When you’re looking into financing options for your small business, you may wonder whether venture capital should be part of your funding strategy. In this article, we’ll explain what venture capital is and the contexts in which it works best.
What is venture capital?
Venture capital (VC) is a form of private equity in which a person or a limited set of partners pool money from their personal reserves, pension funds, insurance companies, and other wealthy investors and invest it into small or growing private businesses. Some invest in the early stages of a promising startup, but many prefer to see a proven concept before providing the capital its owners need to succeed.
Why are they interested in investing?
Venture capitalists are looking for the opportunity for returns that exceed what they could earn through other forms of investment. Most often, those opportunities fall within a specific industry segment that they know a great deal about.
VC investments involve a high degree of risk, so venture capitalists receive an equity stake in the business and a say in the critical decisions that are made to penetrate the market and achieve growth. They often opt to sell their stake in the business once they can receive a significant return for doing so (usually calculated as a multiple of their total investment).
Should venture capital be part of my funding strategy?
Most VC firms are interested in technology and healthcare ventures over other firms in other sectors, so if your business falls in that realm, VC may be an option for you. However, you may find other venture capitalists who are interested in businesses like yours.
It’s important to note that this form of funding can be difficult to attain. Some estimate that between 0.5% to 1% of startups secure this form of funding, and many of those have a proven market, concept, and plan for growth.
Before pursuing this option, weigh the benefits and drawbacks:
|VC financing has less risk than debt-financing options because it doesn’t require repayment if the venture fails.|
|Venture capitalists offer experience-backed advice and counsel where other providers of capital typically do not.|
|Venture capitalists can connect you with angel investors, industry connections, suppliers, and partners who can help you ramp up quickly.|
|Venture capitalists will share in your business’s profits.|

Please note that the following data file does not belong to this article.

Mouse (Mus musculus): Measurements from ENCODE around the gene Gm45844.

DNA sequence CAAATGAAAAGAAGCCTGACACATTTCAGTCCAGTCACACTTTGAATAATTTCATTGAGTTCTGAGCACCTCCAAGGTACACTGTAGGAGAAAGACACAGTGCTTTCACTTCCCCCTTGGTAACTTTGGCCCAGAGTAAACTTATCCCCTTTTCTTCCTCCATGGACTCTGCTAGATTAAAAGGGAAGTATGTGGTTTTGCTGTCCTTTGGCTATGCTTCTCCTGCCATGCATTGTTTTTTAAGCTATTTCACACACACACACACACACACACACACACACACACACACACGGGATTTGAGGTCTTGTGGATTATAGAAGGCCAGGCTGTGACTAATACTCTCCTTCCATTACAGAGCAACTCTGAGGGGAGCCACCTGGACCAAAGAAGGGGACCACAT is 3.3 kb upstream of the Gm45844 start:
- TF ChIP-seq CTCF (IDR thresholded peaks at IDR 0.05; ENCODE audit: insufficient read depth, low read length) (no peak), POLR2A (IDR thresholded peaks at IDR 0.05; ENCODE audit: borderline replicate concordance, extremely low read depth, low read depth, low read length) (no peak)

|Venture capitalists will have a say in how your business is run, and their style of management may not align with your own.|
|Venture capitalists may have priority rights to compensation in the event of a sale of shares.|
Be sure to consider other sources of funding, which may include SBA loans, term loans, asset-backed loans, 401(k) financing, and other options, before pursuing venture capital. You can learn more about options for funding in our guide, Your Go-to Guide to Raising Capital for Your Small Business.
Pro tip: You should discuss your plans to pursue venture capital investments with your accountant and attorney before proceeding. If you don’t have an accountant or attorney, you can click the buttons below to connect with experienced professionals in your market:
How can I connect with a venture capital professional?
Often, entrepreneurs locate venture capitalists through professional connections. You may find them through fellow entrepreneurs, your attorney, your accountant, your banker, or, more rarely, online platforms.
How can I attract their attention?
Email introductions are perfectly acceptable, provided that you have a shared connection. Be sure to lead with who referred you to the investor and share a brief, to-the-point summary of what your business is, the traction it’s been getting, and the plans you have to take it to the next level. Attach an executive summary or pitch deck that explains the details of the opportunity and the ways you plan to use the cash you raise to accomplish critical goals.
How will venture capital professionals decide if my business is worth their investment?
Most venture capitalists will examine your business model, market, and industry, as well as your capacity to bring your idea to fruition, to look for opportunities to add value and realize significant returns. Specific elements may include:
- Your passion, commitment, and integrity
- Your plan for market penetration and growth
- How your idea stacks up against alternatives in the market
- Proprietary information or intellectual property that will make it difficult for others to replicate your product
To understand the financial picture of your business, they will likely ask questions about the capital you’ve raised and how you’ve used it, how you plan to use new injections of capital, costs, anticipated gross margins, and the assumptions you’re making about growth. They will also ask questions about your marketing approach, customer acquisition costs, and sales cycle to understand how you’ll position your product and get it in front of your prospective customers, and they’ll ask about the people you have in place to strategize, plan, and run the business.
If they reject your pitch, it’ll likely be for one of the following reasons:
- Your market is too small
- They believe your product will struggle to differentiate itself
- Your business or market doesn’t interest them, suit their area of focus, or align with their core set of competencies
- Your location is too far from them and their other businesses
- Your forecasts aren’t credible
- You didn’t come across as a person who seemed to know much about your market or strategies for growth
- You weren’t convincing
- You approached them without being referred by someone they know
What are my other options for funding?
There are many other ways to raise the cash you need to start or grow your business. Learn more in our article, Your Go-to Guide to Raising Capital for an Acquisition.
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